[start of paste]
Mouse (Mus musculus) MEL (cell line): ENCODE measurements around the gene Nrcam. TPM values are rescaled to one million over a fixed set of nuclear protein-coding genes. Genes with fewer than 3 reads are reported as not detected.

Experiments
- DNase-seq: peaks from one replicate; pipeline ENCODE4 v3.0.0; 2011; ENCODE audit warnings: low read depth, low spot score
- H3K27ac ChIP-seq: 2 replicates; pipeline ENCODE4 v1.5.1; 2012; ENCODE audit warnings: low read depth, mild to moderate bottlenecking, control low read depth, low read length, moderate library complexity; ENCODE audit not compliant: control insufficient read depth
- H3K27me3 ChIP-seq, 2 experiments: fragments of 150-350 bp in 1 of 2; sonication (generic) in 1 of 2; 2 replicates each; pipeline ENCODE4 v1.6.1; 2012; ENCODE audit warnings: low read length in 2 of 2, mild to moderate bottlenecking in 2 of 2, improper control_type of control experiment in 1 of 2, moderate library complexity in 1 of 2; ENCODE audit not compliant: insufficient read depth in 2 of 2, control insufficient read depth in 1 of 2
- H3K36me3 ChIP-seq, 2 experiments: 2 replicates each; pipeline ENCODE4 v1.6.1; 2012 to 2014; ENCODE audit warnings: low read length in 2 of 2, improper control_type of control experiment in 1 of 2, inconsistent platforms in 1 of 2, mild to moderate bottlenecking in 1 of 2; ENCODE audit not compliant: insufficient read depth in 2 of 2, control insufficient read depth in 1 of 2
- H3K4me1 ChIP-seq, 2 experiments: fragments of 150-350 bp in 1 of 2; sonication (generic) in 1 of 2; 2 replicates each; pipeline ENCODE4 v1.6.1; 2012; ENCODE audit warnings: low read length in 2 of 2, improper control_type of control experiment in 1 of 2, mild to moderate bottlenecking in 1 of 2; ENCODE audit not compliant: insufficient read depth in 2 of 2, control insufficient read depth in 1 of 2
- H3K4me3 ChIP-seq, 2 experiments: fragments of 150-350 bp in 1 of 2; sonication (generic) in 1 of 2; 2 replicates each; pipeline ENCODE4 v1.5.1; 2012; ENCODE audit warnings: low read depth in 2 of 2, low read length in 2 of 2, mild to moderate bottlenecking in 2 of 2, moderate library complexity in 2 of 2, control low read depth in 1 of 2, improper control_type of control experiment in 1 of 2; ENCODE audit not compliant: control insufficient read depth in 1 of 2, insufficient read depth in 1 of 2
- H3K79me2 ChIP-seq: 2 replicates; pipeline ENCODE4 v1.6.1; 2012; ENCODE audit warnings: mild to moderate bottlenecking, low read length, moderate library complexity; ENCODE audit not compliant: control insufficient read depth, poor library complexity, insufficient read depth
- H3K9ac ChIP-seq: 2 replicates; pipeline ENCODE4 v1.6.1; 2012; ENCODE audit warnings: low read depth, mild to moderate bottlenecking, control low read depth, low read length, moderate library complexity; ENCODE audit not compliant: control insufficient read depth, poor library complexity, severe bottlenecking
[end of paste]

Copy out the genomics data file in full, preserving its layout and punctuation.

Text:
Mouse (Mus musculus) MEL (cell line): ENCODE measurements around the gene Nrcam. TPM values are rescaled to one million over a fixed set of nuclear protein-coding genes. Genes with fewer than 3 reads are reported as not detected.

Experiments
- DNase-seq: peaks from one replicate; pipeline ENCODE4 v3.0.0; 2011; ENCODE audit warnings: low read depth, low spot score
- H3K27ac ChIP-seq: 2 replicates; pipeline ENCODE4 v1.5.1; 2012; ENCODE audit warnings: low read depth, mild to moderate bottlenecking, control low read depth, low read length, moderate library complexity; ENCODE audit not compliant: control insufficient read depth
- H3K27me3 ChIP-seq, 2 experiments: fragments of 150-350 bp in 1 of 2; sonication (generic) in 1 of 2; 2 replicates each; pipeline ENCODE4 v1.6.1; 2012; ENCODE audit warnings: low read length in 2 of 2, mild to moderate bottlenecking in 2 of 2, improper control_type of control experiment in 1 of 2, moderate library complexity in 1 of 2; ENCODE audit not compliant: insufficient read depth in 2 of 2, control insufficient read depth in 1 of 2
- H3K36me3 ChIP-seq, 2 experiments: 2 replicates each; pipeline ENCODE4 v1.6.1; 2012 to 2014; ENCODE audit warnings: low read length in 2 of 2, improper control_type of control experiment in 1 of 2, inconsistent platforms in 1 of 2, mild to moderate bottlenecking in 1 of 2; ENCODE audit not compliant: insufficient read depth in 2 of 2, control insufficient read depth in 1 of 2
- H3K4me1 ChIP-seq, 2 experiments: fragments of 150-350 bp in 1 of 2; sonication (generic) in 1 of 2; 2 replicates each; pipeline ENCODE4 v1.6.1; 2012; ENCODE audit warnings: low read length in 2 of 2, improper control_type of control experiment in 1 of 2, mild to moderate bottlenecking in 1 of 2; ENCODE audit not compliant: insufficient read depth in 2 of 2, control insufficient read depth in 1 of 2
- H3K4me3 ChIP-seq, 2 experiments: fragments of 150-350 bp in 1 of 2; sonication (generic) in 1 of 2; 2 replicates each; pipeline ENCODE4 v1.5.1; 2012; ENCODE audit warnings: low read depth in 2 of 2, low read length in 2 of 2, mild to moderate bottlenecking in 2 of 2, moderate library complexity in 2 of 2, control low read depth in 1 of 2, improper control_type of control experiment in 1 of 2; ENCODE audit not compliant: control insufficient read depth in 1 of 2, insufficient read depth in 1 of 2
- H3K79me2 ChIP-seq: 2 replicates; pipeline ENCODE4 v1.6.1; 2012; ENCODE audit warnings: mild to moderate bottlenecking, low read length, moderate library complexity; ENCODE audit not compliant: control insufficient read depth, poor library complexity, insufficient read depth
- H3K9ac ChIP-seq: 2 replicates; pipeline ENCODE4 v1.6.1; 2012; ENCODE audit warnings: low read depth, mild to moderate bottlenecking, control low read depth, low read length, moderate library complexity; ENCODE audit not compliant: control insufficient read depth, poor library complexity, severe bottlenecking